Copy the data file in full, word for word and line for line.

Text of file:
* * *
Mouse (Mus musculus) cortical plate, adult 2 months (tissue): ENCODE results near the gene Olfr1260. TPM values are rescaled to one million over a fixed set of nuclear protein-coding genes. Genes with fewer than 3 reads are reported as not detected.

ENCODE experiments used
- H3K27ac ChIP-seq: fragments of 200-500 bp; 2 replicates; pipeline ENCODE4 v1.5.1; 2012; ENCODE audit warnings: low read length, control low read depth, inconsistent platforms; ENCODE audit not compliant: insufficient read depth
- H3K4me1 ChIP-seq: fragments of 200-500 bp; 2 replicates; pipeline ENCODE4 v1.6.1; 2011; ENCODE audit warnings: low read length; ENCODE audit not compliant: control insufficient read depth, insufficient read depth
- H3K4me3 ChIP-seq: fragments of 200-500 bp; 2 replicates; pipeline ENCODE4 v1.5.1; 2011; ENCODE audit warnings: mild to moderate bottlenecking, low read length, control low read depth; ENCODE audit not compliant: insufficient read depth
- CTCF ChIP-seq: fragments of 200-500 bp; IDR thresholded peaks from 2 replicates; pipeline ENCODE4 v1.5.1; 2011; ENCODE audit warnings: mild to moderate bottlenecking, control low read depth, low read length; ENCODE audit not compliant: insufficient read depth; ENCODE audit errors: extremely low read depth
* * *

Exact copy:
Mouse (Mus musculus) cortical plate, adult 2 months (tissue): ENCODE results near the gene Olfr1260. TPM values are rescaled to one million over a fixed set of nuclear protein-coding genes. Genes with fewer than 3 reads are reported as not detected.

ENCODE experiments used
- H3K27ac ChIP-seq: fragments of 200-500 bp; 2 replicates; pipeline ENCODE4 v1.5.1; 2012; ENCODE audit warnings: low read length, control low read depth, inconsistent platforms; ENCODE audit not compliant: insufficient read depth
- H3K4me1 ChIP-seq: fragments of 200-500 bp; 2 replicates; pipeline ENCODE4 v1.6.1; 2011; ENCODE audit warnings: low read length; ENCODE audit not compliant: control insufficient read depth, insufficient read depth
- H3K4me3 ChIP-seq: fragments of 200-500 bp; 2 replicates; pipeline ENCODE4 v1.5.1; 2011; ENCODE audit warnings: mild to moderate bottlenecking, low read length, control low read depth; ENCODE audit not compliant: insufficient read depth
- CTCF ChIP-seq: fragments of 200-500 bp; IDR thresholded peaks from 2 replicates; pipeline ENCODE4 v1.5.1; 2011; ENCODE audit warnings: mild to moderate bottlenecking, control low read depth, low read length; ENCODE audit not compliant: insufficient read depth; ENCODE audit errors: extremely low read depth